Heavy gunfire heard in Libya’s capital Tripoli
Fighting reported between militia groups in eastern area
Anti-government protesters demonstrate against bombings and assassinations in Benghazi on Monday. Photograph: Esam Omran Al-Fetori/Reuters
Heavy shooting from guns and anti-aircraft weapons erupted early on Tuesday in the Libyan capital Tripoli, witnesses said.
The fighting occurred between militias in the eastern Suq al-Juma area, said a militia source with government ties, adding that he had no further information. Reuters reporters in Tripoli could hear intermittent gunfire for three hours.
A Facebook page showed what it said were two burned-out cars from the scene of the fighting, though Reuters could not verify its authenticity.
An interior ministry official told Reuters he had no information about the shooting. A defence ministry official declined to comment, while no other officials were immediately available.
Opec producer Libya faces chaos and anarchy as the government struggles to rein in militias, gangs and Islamist radicals in a country awash with arms two years after the ouster of former leader Muammar Gadafy.
Suq al-Juma was a centre of resistance against Gadafy when the Nato-backed 2011 uprising, which had originally started in Libya’s eastern region, eventually spread to the capital.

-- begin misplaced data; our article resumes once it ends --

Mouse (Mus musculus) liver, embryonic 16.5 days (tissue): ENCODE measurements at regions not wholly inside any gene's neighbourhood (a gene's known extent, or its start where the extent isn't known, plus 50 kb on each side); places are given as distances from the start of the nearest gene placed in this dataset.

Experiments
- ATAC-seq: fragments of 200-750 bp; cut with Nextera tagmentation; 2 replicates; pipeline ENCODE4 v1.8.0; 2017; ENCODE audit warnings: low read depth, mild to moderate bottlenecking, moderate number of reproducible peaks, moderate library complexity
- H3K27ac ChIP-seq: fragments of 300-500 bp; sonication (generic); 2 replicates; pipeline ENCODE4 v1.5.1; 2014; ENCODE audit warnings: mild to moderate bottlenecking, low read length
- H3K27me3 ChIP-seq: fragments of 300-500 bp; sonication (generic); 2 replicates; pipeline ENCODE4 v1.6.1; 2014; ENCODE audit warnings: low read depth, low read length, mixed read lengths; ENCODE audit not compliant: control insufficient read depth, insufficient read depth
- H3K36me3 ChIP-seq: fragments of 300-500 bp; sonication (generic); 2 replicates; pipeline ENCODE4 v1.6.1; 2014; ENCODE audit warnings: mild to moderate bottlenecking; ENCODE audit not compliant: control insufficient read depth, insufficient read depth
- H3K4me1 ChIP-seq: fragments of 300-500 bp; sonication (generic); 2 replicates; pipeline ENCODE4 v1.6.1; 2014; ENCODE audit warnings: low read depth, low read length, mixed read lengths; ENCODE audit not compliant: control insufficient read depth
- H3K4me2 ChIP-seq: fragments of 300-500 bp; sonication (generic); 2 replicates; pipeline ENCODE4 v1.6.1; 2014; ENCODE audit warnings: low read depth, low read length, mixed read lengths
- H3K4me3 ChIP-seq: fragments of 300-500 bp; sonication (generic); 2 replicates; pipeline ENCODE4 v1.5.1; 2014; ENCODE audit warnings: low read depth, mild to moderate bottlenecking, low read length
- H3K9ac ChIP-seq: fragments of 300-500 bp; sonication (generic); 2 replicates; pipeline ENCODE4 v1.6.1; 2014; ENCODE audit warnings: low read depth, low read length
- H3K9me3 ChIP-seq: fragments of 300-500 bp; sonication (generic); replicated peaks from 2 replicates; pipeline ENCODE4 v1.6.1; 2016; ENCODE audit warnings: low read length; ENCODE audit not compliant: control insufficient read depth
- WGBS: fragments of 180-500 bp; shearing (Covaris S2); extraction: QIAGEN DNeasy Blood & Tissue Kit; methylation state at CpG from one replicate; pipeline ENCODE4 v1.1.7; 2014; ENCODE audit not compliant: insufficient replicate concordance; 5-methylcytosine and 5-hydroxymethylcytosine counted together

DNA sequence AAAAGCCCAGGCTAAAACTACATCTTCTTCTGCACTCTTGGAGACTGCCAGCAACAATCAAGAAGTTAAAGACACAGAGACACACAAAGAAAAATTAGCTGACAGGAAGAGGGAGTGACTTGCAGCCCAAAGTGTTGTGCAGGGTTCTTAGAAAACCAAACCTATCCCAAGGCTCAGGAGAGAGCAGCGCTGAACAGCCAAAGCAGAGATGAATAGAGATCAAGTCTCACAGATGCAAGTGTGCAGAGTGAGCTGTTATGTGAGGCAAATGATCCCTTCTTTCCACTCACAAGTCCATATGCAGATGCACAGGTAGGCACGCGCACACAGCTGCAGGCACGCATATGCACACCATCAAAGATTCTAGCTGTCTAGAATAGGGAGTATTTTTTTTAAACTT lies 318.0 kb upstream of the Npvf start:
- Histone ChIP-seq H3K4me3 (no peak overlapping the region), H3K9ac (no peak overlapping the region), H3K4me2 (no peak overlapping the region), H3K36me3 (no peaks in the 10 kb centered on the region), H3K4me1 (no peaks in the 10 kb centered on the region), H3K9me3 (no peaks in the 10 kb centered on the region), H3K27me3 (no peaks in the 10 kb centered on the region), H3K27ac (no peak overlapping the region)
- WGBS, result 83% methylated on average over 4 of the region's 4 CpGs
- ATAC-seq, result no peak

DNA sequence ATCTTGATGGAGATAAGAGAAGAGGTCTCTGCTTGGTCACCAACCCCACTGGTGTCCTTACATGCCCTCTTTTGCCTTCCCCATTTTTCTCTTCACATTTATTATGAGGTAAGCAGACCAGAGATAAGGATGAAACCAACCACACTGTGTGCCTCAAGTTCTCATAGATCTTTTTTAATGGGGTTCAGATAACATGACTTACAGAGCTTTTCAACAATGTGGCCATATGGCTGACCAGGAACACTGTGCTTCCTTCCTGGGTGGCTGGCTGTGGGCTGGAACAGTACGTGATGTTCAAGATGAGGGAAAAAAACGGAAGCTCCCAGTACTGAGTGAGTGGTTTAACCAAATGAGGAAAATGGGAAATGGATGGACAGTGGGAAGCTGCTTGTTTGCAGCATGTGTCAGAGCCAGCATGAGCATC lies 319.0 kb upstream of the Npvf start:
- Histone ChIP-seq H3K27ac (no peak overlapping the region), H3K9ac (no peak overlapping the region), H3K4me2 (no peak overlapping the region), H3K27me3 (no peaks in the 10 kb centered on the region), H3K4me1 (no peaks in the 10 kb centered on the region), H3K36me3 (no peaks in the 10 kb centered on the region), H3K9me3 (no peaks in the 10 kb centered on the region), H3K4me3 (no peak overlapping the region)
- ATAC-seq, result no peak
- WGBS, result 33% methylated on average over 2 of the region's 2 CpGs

Separately, dozens of people protested late on Monday in the eastern city of Benghazi against a wave of assassinations and a deteriorating security situation, residents said.
Protesters burned tires in several parts of the port city and demanded the government of prime minister Ali Zeidan and parliament quit.
Benghazi has been rocked by bombings and killings of army and police officers.
Many in the oil-rich eastern part of the nation demand autonomy from Tripoli and a greater share of oil wealth, risking splitting the vast desert country.
On Sunday an autonomous movement launched a shadow government in the east, a move that is sure to worsen ties with the weak central government, which has rejected the declaration.
A mix of strikes and protests for higher pay or more political rights has shut down much of Libya’s oil output, depriving the government of its main source of income.